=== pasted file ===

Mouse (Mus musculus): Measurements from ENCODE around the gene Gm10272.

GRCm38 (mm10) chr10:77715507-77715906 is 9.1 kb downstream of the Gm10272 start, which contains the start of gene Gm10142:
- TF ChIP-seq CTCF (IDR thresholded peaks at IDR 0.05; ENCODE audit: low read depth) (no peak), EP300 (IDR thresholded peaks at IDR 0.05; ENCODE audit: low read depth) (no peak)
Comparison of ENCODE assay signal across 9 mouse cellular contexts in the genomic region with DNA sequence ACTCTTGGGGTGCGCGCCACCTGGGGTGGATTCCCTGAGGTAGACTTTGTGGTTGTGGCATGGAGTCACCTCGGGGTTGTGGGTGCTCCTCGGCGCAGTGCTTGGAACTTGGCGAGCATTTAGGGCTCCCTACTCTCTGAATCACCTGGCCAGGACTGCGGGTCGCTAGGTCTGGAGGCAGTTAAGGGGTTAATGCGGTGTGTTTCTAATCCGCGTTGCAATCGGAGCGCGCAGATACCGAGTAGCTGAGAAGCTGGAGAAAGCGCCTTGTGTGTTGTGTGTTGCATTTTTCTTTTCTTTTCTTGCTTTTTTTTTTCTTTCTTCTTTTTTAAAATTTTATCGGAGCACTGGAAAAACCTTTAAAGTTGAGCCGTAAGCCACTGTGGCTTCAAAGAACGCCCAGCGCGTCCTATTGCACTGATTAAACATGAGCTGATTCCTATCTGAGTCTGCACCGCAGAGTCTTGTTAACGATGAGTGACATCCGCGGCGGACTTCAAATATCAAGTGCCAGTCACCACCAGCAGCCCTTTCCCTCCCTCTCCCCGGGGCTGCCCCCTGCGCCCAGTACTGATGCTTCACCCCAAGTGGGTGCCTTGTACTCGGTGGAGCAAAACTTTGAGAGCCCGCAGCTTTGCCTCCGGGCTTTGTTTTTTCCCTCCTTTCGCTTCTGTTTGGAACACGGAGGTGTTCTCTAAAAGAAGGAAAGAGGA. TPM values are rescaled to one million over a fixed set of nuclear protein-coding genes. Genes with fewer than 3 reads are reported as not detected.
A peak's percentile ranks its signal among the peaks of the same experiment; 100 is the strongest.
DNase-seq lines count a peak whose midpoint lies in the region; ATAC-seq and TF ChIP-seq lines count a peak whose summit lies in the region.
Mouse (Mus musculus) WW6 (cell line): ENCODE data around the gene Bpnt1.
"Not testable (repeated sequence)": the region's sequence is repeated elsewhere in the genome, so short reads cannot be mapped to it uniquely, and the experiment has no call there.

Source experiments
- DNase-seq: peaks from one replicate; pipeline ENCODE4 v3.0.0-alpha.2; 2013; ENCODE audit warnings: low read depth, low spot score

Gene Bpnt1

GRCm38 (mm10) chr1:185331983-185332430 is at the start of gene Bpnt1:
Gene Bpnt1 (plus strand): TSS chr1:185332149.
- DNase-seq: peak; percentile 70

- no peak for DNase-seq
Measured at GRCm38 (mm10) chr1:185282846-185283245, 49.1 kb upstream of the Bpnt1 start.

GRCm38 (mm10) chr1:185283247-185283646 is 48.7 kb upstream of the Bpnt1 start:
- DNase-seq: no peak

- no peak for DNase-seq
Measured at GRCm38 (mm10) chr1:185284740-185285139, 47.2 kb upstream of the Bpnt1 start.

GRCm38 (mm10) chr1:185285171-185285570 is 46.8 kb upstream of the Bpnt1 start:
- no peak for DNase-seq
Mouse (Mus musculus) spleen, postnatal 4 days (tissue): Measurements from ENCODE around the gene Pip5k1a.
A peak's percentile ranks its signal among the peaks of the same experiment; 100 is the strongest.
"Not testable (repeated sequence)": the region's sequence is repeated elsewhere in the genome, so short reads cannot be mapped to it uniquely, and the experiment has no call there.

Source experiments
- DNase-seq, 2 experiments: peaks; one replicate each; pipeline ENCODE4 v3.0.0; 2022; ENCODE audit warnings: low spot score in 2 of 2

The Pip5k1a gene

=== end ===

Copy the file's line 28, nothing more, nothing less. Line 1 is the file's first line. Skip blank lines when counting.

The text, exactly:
The Pip5k1a gene